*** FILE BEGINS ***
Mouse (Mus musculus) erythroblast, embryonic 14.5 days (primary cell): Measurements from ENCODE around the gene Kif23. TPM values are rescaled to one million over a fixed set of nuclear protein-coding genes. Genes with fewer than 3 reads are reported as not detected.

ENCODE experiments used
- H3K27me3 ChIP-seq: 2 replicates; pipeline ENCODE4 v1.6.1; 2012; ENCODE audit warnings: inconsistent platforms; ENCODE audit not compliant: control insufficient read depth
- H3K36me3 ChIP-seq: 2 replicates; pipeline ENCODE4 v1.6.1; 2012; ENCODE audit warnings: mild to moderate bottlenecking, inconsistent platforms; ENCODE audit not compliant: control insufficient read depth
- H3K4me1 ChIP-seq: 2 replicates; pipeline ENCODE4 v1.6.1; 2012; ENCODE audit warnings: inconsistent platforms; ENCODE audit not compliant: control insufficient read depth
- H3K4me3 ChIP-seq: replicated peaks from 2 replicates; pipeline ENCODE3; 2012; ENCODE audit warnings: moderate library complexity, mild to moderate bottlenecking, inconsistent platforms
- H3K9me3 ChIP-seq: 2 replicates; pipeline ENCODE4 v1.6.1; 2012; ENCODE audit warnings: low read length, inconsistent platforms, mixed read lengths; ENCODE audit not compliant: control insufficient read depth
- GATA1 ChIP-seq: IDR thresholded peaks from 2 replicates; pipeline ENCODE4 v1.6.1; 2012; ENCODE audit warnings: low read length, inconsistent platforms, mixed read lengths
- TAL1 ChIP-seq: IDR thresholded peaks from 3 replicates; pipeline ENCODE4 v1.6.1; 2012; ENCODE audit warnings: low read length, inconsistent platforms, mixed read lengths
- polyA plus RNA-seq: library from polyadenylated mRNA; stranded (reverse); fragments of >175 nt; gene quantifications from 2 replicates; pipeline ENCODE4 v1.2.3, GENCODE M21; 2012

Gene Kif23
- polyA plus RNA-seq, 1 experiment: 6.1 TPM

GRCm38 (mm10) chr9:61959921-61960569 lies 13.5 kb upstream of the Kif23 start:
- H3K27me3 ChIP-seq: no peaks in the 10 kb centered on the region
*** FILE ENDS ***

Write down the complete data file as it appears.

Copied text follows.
Mouse (Mus musculus) erythroblast, embryonic 14.5 days (primary cell): Measurements from ENCODE around the gene Kif23. TPM values are rescaled to one million over a fixed set of nuclear protein-coding genes. Genes with fewer than 3 reads are reported as not detected.

ENCODE experiments used
- H3K27me3 ChIP-seq: 2 replicates; pipeline ENCODE4 v1.6.1; 2012; ENCODE audit warnings: inconsistent platforms; ENCODE audit not compliant: control insufficient read depth
- H3K36me3 ChIP-seq: 2 replicates; pipeline ENCODE4 v1.6.1; 2012; ENCODE audit warnings: mild to moderate bottlenecking, inconsistent platforms; ENCODE audit not compliant: control insufficient read depth
- H3K4me1 ChIP-seq: 2 replicates; pipeline ENCODE4 v1.6.1; 2012; ENCODE audit warnings: inconsistent platforms; ENCODE audit not compliant: control insufficient read depth
- H3K4me3 ChIP-seq: replicated peaks from 2 replicates; pipeline ENCODE3; 2012; ENCODE audit warnings: moderate library complexity, mild to moderate bottlenecking, inconsistent platforms
- H3K9me3 ChIP-seq: 2 replicates; pipeline ENCODE4 v1.6.1; 2012; ENCODE audit warnings: low read length, inconsistent platforms, mixed read lengths; ENCODE audit not compliant: control insufficient read depth
- GATA1 ChIP-seq: IDR thresholded peaks from 2 replicates; pipeline ENCODE4 v1.6.1; 2012; ENCODE audit warnings: low read length, inconsistent platforms, mixed read lengths
- TAL1 ChIP-seq: IDR thresholded peaks from 3 replicates; pipeline ENCODE4 v1.6.1; 2012; ENCODE audit warnings: low read length, inconsistent platforms, mixed read lengths
- polyA plus RNA-seq: library from polyadenylated mRNA; stranded (reverse); fragments of >175 nt; gene quantifications from 2 replicates; pipeline ENCODE4 v1.2.3, GENCODE M21; 2012

Gene Kif23
- polyA plus RNA-seq, 1 experiment: 6.1 TPM

GRCm38 (mm10) chr9:61959921-61960569 lies 13.5 kb upstream of the Kif23 start:
- H3K27me3 ChIP-seq: no peaks in the 10 kb centered on the region